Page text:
According to the Chinese Zodiac, 2019 is the Year of the Pig. This year has certainly lived up to its name. The discovery and subsequent outbreaks of the African Swine Fever (ASF) virus in China in August 2018 sent shockwaves through the hog market. ASF is a highly contagious virus that ravages hog herds and currently has no cure.
The price of US hog futures surged by 67% during March-April as the scale of the potential losses became clearer. Since then though prices have retraced 50% of the earlier spike higher, falling back to around 70 cents per lb.
In the past week estimates provided to Reuters have suggested that as many as half of China’s breeding pigs have either died from the disease or have been slaughtered because of the spreading disease, much higher than previously thought. Despite this the markets reaction has been muted.
The problem for hog futures is that the US market is fundamentally oversupplied. The US hog herd is at its highest level since 1943. American producers had been building up their herds in anticipation of increased demand from China. The US-China trade war has muted that response, but there are signs that things could improve.
Meanwhile, China’s pork prices had been kept under control through a combination of releasing stock from its frozen pork reserve (much like the US has Strategic Petroleum Reserve, China has one for pork), and secondly farmers sending pigs to be culled early, especially if the disease was discovered on a local farm. As frozen stocks run low and with no more room for more supply then prices have started to rise. China’s agricultural ministry has said prices could surge by 70% in coming months as a result of the outbreak.
China’s imports of pork and swine offal from the US in May jumped to the highest in at least a year, exceeding the level before Beijing’s hefty 62% retaliatory tariffs were imposed in July last year. China’s total meat imports also hit a record in May as looming meat shortages drove up domestic prices. Nevertheless, tariffs are likely to mean that other hog producing regions like Europe and Brazil are likely to benefit most from Chinese import demand.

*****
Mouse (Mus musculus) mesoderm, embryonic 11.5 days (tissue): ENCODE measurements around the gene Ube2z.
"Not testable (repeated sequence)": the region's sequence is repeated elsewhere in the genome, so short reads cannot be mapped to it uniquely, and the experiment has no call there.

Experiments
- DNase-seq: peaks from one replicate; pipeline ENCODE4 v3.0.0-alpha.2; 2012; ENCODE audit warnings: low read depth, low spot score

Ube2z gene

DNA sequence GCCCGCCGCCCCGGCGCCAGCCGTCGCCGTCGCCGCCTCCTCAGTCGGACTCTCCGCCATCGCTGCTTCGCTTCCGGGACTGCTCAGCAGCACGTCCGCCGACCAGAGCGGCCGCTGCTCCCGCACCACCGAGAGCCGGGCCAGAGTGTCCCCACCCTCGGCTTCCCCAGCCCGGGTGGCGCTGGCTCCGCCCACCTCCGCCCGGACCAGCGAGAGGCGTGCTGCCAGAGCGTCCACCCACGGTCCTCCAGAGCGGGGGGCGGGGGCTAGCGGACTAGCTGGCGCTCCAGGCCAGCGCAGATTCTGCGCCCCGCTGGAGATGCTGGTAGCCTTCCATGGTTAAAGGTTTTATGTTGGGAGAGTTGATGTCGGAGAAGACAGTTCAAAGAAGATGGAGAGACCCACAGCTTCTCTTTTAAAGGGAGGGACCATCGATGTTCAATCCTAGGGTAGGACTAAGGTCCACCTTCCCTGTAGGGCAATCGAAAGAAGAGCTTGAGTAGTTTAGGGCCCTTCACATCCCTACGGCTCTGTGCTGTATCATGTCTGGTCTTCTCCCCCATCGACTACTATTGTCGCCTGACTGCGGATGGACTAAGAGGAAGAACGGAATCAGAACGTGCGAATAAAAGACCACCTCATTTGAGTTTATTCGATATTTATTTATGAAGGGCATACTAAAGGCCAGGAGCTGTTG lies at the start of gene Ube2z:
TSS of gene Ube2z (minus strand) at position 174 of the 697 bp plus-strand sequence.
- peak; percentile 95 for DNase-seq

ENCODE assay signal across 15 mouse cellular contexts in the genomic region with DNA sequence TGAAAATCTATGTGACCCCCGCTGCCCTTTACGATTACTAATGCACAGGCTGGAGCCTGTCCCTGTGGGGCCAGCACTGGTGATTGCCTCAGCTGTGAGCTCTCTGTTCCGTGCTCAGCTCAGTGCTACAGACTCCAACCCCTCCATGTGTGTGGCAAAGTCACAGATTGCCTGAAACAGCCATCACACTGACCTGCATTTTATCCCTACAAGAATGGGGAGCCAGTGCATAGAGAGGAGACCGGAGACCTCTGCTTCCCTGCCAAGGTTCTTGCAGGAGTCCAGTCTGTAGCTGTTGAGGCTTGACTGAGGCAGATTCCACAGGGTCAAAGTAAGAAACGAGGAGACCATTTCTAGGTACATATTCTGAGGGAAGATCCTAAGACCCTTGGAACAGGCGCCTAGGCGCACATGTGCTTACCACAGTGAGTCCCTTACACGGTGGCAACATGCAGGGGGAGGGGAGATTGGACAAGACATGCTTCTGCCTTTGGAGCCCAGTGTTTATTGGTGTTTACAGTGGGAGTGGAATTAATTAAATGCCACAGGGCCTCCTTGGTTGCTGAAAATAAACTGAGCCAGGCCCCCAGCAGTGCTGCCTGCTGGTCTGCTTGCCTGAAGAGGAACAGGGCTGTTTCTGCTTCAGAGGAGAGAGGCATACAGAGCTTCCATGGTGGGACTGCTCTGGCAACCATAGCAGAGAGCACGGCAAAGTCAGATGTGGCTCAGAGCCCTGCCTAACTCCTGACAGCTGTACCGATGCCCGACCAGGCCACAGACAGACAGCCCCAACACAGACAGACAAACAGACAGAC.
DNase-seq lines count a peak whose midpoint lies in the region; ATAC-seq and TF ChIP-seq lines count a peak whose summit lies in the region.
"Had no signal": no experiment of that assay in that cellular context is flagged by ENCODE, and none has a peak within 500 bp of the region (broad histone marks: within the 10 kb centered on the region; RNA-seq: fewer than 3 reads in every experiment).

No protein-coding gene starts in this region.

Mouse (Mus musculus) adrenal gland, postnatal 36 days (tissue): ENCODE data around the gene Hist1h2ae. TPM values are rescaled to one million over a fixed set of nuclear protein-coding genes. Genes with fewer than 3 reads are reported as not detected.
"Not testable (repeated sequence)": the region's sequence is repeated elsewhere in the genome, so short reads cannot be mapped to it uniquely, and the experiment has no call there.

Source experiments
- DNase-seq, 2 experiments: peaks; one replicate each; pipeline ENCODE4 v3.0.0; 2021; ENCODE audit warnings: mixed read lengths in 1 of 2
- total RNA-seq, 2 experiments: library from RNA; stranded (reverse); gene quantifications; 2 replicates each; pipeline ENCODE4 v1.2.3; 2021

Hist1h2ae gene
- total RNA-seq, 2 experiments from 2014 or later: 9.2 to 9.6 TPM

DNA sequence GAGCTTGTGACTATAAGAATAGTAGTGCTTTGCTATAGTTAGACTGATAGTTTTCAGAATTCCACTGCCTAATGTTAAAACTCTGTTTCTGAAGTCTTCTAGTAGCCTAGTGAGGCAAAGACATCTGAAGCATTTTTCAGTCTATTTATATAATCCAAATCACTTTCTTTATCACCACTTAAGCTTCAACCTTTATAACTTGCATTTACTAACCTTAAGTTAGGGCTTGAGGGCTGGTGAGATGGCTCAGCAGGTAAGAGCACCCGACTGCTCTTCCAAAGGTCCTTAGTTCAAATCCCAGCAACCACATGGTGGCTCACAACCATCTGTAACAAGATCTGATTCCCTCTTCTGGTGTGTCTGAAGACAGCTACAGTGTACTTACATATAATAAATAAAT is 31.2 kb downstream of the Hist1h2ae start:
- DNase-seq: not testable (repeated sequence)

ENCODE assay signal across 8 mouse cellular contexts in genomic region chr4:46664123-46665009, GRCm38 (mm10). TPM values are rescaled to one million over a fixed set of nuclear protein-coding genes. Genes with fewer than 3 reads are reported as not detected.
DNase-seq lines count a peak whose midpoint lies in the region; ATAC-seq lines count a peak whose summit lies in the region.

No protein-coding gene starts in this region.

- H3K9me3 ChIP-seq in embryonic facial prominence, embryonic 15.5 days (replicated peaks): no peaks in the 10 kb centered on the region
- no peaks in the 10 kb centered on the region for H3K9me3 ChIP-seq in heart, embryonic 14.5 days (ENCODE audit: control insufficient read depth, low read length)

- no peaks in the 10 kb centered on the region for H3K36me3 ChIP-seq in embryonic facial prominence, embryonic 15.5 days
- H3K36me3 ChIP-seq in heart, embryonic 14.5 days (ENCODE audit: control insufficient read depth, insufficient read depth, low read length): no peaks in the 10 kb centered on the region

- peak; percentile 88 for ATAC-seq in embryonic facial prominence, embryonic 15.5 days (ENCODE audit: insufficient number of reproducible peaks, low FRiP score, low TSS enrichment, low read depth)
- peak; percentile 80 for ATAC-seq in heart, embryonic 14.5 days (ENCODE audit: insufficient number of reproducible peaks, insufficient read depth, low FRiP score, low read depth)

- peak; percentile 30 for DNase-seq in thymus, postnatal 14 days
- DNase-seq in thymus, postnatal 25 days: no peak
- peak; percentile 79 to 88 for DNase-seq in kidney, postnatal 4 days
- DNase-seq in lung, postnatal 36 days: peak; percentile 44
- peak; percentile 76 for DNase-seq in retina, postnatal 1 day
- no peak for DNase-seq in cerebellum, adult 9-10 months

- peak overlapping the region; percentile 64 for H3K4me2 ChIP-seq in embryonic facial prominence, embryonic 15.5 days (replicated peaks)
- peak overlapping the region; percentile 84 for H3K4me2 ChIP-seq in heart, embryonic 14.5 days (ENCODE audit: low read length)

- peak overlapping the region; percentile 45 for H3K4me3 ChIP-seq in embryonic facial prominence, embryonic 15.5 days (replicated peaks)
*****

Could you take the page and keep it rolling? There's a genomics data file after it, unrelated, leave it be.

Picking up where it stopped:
Instead, the US hog market may also see strong export support from other countries affected by ASF. Outbreaks of the disease have been detected in parts of Southeast Asia, Japan, Poland and Russia. According to Capital Economics pork represents around 2% of the consumer price index basket in many of these countries (vs 3.5% in China and 1% in most other emerging economies).
The longer term hog chart offers some useful insights as to the upside potential. Overall, it suggests that unless ASF (or another disease) spreads to the US, Europe or Brazil then it is very unlikely that prices will go much above current levels, at least not for any sustained period. Apart from a few very brief periods over the past two decades the price of hog futures has typically bounced between 50 and 90 cents per lb. Seasonal demand and supply fluctuations typically resulting in higher prices in the spring/summer and lower prices in the autumn. The only time hog futures have been outside of this range for a significant period was in 2014 when disease struck. Back then the PED virus decimated the pig herd causing prices to hit a record high just over 130 cents per lb in July 2014.
Another factor likely to limit any future upside price response is the substitution effect. Recent statistics from Shandong, China’s largest feed producing province show that farmers have indeed cut back on hog production, but the drop in output has been offset by an increase in poultry output. China’s poultry consumption has increased in recent years, as demographic changes, growing wealth and urbanisation contributing towards the trend. Indeed, the outbreak of ASF may accelerate these longer term trends. According to a recent report from Mizuho the nation’s consumers “aren’t discriminating between a disease that only affects the hog and what can be transmitted to humans,” turning them off from wanting to eat pork and reducing consumption.
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